Then there were the birds. Had she even heard birds before? Their sounds captivated her; she looked all around her for what was making that sound she didn't recognize. The smells, sounds, tastes (there always seems to be something delectable in a dirty puddle)--she was taking it all in. Meanwhile I kept hurrying her on, feeling guilty but wanting my clean and nicely-pressed clothes. How could I be so selfish that I'd rush her when she was so engaged in nature?

No time for that. I picked her up and carried her away.

It's been a learning experience living with a puppy. They say that married couples can bring out both the best and worst in each other. Well, so can dog ownership. Having to take care of a puppy and give her our full attention has been harder than I anticipated, no matter how cute she is when she wrestles with her stuffed hedgehog toy, giving it the death grip and shaking it while making escalating "grrr" sounds, like Frankenstein when he gets increasingly angry about something. We have discovered how undisciplined we can be and how we both itch at the thought of a set schedule. We're both easily distracted and have always had to work hard to show up on time. But a set schedule is what is needed. That, and lots of play time and walk time--time that we didn't think we had enough of even before we brought the puppy home.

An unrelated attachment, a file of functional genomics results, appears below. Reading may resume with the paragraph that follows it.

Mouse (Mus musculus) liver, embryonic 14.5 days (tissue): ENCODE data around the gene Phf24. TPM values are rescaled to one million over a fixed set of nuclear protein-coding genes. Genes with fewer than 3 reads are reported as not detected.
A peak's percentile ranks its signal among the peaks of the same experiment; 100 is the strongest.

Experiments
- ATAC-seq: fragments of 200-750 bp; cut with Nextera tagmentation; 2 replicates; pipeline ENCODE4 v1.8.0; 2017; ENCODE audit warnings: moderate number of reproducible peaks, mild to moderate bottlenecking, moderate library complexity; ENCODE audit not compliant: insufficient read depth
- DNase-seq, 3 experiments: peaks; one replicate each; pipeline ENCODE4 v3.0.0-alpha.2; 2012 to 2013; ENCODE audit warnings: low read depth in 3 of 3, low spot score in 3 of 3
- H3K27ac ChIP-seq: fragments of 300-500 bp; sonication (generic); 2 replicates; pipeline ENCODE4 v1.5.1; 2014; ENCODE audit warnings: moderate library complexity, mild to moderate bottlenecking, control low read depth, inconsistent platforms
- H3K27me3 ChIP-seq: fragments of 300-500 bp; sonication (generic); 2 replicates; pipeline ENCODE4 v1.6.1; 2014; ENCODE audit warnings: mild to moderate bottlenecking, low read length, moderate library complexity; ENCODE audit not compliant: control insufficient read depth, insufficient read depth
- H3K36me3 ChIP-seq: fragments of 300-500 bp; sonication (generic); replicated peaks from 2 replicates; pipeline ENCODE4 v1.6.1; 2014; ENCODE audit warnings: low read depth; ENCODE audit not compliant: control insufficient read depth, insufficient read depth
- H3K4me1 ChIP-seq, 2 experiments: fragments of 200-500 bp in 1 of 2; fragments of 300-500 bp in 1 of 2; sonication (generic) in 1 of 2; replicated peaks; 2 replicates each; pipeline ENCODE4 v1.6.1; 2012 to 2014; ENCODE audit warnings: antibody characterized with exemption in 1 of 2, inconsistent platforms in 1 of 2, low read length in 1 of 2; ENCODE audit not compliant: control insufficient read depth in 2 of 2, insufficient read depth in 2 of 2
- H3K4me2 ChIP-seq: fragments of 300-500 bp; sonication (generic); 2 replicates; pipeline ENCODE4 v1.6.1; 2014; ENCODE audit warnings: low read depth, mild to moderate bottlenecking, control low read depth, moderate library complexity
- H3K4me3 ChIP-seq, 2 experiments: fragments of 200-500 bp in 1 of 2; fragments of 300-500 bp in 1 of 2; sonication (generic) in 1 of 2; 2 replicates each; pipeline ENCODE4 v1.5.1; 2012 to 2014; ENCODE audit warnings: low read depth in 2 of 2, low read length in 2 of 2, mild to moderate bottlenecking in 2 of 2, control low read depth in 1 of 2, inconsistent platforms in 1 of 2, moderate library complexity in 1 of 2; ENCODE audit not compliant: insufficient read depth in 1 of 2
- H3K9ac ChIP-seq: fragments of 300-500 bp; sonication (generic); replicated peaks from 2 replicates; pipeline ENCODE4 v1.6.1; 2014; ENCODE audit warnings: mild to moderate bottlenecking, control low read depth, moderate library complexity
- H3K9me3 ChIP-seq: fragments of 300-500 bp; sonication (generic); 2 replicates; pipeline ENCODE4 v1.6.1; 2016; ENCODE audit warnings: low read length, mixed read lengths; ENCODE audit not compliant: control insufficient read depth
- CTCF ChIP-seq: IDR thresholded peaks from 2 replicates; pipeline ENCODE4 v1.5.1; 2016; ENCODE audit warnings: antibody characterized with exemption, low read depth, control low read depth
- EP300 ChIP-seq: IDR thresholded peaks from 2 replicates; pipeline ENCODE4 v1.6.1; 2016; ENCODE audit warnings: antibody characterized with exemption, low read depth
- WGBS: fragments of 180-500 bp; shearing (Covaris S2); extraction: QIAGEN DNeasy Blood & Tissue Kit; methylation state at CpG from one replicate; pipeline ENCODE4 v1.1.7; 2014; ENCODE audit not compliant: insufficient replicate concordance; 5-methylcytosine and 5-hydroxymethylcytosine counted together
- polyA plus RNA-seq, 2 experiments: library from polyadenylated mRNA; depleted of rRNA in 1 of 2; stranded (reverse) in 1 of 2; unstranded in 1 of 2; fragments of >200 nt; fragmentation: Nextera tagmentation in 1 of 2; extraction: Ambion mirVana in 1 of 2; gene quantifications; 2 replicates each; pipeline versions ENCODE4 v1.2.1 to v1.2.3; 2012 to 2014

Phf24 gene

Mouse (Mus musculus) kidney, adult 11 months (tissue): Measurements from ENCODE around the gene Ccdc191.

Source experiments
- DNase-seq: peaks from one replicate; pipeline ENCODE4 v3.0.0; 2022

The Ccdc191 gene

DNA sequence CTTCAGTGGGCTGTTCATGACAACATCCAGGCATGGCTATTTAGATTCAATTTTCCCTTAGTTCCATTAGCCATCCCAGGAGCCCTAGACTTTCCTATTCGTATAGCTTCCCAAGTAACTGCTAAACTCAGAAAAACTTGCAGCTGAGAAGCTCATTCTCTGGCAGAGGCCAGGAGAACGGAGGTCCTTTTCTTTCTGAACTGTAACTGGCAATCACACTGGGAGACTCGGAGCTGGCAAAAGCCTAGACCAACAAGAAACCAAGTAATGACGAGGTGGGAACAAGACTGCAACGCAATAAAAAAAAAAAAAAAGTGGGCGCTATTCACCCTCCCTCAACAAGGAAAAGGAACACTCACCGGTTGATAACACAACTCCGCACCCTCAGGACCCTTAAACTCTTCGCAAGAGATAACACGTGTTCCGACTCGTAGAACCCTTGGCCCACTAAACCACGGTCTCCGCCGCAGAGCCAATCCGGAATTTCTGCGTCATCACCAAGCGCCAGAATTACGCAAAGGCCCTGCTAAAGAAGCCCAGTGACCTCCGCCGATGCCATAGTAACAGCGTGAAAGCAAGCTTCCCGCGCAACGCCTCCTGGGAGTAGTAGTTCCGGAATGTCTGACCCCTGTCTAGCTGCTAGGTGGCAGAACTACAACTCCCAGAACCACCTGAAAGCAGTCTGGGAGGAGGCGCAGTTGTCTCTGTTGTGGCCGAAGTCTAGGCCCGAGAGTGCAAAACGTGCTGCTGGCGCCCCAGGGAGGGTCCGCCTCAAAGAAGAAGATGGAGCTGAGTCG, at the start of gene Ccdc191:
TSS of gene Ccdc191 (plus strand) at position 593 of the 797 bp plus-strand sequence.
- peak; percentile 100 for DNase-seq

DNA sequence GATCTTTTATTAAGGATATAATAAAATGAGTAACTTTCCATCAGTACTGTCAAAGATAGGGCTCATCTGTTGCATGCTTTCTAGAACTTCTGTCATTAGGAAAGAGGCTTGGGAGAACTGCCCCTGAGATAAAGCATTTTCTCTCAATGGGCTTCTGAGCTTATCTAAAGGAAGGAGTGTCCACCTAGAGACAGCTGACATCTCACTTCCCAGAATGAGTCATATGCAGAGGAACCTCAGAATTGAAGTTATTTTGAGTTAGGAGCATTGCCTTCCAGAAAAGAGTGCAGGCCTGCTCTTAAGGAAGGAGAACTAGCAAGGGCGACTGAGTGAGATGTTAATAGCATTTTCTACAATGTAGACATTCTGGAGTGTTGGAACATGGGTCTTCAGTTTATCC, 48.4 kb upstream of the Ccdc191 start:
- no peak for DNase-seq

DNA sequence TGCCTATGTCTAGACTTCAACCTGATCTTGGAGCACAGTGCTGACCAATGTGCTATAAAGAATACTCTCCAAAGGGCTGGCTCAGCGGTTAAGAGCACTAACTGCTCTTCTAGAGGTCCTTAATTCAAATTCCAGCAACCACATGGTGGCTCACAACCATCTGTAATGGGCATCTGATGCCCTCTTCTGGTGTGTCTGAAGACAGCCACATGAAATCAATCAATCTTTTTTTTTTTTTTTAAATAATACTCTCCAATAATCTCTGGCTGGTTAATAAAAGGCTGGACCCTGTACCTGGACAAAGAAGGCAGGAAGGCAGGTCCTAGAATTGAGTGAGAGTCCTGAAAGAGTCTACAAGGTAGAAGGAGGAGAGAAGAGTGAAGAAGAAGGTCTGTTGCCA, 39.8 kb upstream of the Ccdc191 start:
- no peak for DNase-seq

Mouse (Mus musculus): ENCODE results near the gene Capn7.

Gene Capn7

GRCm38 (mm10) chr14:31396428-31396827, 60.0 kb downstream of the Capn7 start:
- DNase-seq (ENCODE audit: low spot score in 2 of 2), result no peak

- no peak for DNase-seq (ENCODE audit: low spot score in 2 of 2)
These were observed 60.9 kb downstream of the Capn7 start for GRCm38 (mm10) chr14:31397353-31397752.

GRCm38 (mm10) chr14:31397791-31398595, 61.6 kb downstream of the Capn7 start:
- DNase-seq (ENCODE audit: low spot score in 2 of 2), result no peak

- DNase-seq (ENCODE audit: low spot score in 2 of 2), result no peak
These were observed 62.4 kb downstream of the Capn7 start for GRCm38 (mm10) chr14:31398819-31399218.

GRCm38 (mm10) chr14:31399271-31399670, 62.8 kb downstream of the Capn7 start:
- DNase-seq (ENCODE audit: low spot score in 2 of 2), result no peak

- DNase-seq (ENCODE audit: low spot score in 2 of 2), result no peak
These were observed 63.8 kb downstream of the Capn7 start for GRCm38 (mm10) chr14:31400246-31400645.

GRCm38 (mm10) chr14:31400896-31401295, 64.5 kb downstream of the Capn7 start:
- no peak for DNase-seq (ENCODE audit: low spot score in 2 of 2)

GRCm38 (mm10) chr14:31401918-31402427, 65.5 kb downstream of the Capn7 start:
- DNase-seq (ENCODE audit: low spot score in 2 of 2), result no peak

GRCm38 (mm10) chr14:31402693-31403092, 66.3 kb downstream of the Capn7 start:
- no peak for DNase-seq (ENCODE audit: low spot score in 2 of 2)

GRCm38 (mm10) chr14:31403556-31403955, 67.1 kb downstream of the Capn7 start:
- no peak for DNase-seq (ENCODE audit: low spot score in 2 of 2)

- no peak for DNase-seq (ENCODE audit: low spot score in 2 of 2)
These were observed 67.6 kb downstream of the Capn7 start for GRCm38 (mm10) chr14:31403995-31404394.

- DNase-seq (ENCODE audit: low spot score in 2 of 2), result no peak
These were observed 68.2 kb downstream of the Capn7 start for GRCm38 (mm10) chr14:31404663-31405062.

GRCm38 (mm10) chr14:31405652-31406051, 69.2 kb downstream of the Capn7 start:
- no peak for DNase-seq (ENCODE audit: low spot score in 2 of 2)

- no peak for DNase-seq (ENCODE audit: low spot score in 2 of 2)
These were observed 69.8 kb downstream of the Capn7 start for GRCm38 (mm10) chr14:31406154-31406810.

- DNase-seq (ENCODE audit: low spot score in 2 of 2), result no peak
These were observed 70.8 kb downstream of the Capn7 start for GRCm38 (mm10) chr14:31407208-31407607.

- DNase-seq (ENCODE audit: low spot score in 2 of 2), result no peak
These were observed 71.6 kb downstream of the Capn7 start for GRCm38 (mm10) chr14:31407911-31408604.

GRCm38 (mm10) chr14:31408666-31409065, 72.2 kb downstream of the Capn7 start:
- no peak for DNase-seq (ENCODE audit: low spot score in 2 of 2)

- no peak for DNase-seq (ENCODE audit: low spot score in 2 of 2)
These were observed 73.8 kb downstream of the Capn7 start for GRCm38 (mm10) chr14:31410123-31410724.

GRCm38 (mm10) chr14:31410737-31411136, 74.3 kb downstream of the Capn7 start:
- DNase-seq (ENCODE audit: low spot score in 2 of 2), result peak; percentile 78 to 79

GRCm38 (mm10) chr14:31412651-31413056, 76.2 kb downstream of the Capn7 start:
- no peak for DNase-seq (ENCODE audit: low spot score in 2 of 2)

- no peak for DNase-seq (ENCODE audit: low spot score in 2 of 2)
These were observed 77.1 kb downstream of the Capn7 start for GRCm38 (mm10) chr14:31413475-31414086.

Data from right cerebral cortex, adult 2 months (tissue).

But when I do let myself relax and enjoy a walk around the block at night or a long game of tug-of-war with the chewed-up-meat-twist, the automatic pilot I'm on goes out, and I'm back to actually being engaged in the world. I'm not missing it all by walking too fast to some destination or being in such a thick cloud of thoughts that I don't notice my surroundings because I'm busy worrying over something abstract. Carmelita doesn't know that she's mindful. But I do. And I can actually choose to be more mindful.

Mike bought me a pink oval sticker with a drawing of a dog with a halo over his head. It says "Dog is good." Yes.